Years ago, in college, I was introduced to an organizational metaphor developed by Dr. Gareth Morgan suggesting that organizations can act as and become psychic prisons.Break your organization free of your psychic prison.
How many traits of a Psychic Prison does your organization have?
If you have not heard the term "psychic prison" before, your first reaction is probably a negative one that invokes images of worker drones toiling away mindlessly in a dimly lit factory for as far as the eye can see. I guess I cannot blame you as that was the first thing I thought of when I was exposed to the idea.
Rather than being fodder for a proletariat labor revolution, the purpose of the psychic prison metaphor is to illustrate how an organization can become trapped in a favored way of thinking to keep peace, which restricts creativity, prohibits change, and limits its ability to progress into the future.
Organizations which have become trapped in a psychic prison, often share a common set of the following traits:
Group think is pervasive – Humans have a natural tendency to conform. When team members conform and do not deviate from what the rest of the group thinks, ideas or processes are never challenged. Group think occurs to keep the peace, but keeping the peace is not always productive, which leads to the next trait of a psychic prison.
Conflict is avoided - Conflict in the workplace has gotten a really bad rap in recent years, and the avoidance of workplace conflict has had some pretty negative consequences. The truth is that productive conflict in the workplace is critical to the success of any business and helps prevents bad ideas from being implemented without serious discussion and consideration.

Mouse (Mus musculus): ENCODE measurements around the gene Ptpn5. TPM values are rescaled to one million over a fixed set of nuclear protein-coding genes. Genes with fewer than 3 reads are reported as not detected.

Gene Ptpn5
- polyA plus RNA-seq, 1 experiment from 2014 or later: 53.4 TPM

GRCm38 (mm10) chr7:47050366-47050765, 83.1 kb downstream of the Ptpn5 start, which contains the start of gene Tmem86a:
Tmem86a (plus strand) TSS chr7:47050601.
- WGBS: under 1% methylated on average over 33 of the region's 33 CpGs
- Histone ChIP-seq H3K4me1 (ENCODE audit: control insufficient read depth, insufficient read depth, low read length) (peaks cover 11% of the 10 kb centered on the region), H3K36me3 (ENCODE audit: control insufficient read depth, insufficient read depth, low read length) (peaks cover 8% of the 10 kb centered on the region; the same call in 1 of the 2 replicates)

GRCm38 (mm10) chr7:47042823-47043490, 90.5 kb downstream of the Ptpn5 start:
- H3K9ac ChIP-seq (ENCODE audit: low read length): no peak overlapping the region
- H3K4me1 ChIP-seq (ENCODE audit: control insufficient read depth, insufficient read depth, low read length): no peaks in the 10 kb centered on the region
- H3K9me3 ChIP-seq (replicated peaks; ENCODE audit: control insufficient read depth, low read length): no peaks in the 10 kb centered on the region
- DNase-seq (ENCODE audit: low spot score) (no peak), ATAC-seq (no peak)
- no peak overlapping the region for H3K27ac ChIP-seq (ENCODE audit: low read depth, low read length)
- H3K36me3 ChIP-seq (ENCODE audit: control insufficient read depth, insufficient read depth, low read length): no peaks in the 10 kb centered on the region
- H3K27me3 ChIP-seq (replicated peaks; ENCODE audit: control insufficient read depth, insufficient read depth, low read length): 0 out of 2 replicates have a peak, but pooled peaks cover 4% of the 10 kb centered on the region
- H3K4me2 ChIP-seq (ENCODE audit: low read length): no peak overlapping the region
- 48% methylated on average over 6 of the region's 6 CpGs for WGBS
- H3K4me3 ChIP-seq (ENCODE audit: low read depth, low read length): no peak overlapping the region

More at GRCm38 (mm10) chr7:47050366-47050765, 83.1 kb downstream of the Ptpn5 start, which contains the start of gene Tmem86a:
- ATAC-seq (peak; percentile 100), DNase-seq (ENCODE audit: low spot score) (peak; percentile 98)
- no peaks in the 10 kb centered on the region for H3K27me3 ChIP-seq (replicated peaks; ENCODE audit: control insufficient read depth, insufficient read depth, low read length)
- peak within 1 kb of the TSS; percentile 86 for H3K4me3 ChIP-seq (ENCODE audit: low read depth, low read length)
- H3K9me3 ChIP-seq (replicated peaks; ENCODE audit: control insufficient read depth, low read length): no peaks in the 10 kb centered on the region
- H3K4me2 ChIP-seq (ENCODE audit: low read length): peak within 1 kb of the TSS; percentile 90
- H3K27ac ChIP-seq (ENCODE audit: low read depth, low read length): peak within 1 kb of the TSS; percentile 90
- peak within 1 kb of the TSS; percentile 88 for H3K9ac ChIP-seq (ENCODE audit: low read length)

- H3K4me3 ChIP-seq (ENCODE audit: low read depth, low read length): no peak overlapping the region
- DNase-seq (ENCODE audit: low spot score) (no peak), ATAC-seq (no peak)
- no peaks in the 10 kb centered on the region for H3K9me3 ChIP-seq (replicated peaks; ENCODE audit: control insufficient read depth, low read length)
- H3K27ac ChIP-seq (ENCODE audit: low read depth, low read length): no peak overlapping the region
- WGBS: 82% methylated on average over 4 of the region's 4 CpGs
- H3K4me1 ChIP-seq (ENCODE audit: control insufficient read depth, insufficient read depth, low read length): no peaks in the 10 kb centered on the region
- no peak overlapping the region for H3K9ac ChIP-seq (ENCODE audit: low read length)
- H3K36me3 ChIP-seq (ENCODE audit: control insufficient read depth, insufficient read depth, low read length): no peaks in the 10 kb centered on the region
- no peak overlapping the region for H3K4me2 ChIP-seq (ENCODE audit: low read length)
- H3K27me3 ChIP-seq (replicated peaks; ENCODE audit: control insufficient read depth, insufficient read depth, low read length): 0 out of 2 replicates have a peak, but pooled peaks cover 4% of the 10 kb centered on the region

"We've Never Done it like that Before" – If these seven deadly words frequently find their way into the corporate board room, there is a good chance your organization could be trapped in a psychic prison. If this is the case any attempts to create meaningful change are typically devoured with incredible voracity.
The "You're Gooder" Syndrome – This ties closely to group think and the first sign, but differs in an important way. Rather than consensus based on the avoidance of conflict, ideas are implemented as a result of a culture of brown nosers that lacks candor, honesty, and the courage to say what one really thinks. It sounds something like this:
"Your idea is good" "No, yours is good" "No, yours is gooder"
Bad grammar aside, I think you get my point. The truth is that both ideas were probably flawed, but nobody had the internal fortitude to say so.
An inbred culture –It's great to promote from within as a means to motivate and reward stellar performance. However, when promotions are given based on loyalty and years of service rather than a record of exceptional performance big problems arise. This results in a leadership team rank with incompetence that only serves to breed more incompetence
- Arbitrary is the word of the day... everyday - Key directives and policies are determined by top management with unrelenting randomness and absence of reason. This is often a clear sign that the leadership of an organization has become disconnected and lost touch with what is really happening within the organization. For better or worse, the orders of top management are usually carried out. If an organization is trapped in a psychic prison, this is almost always to the detriment of the company. Like it or not, the culture of an organization is usually determined by those who lead it.
Have you ever worked for an organization trapped in a psychic prison? How did it manifest itself?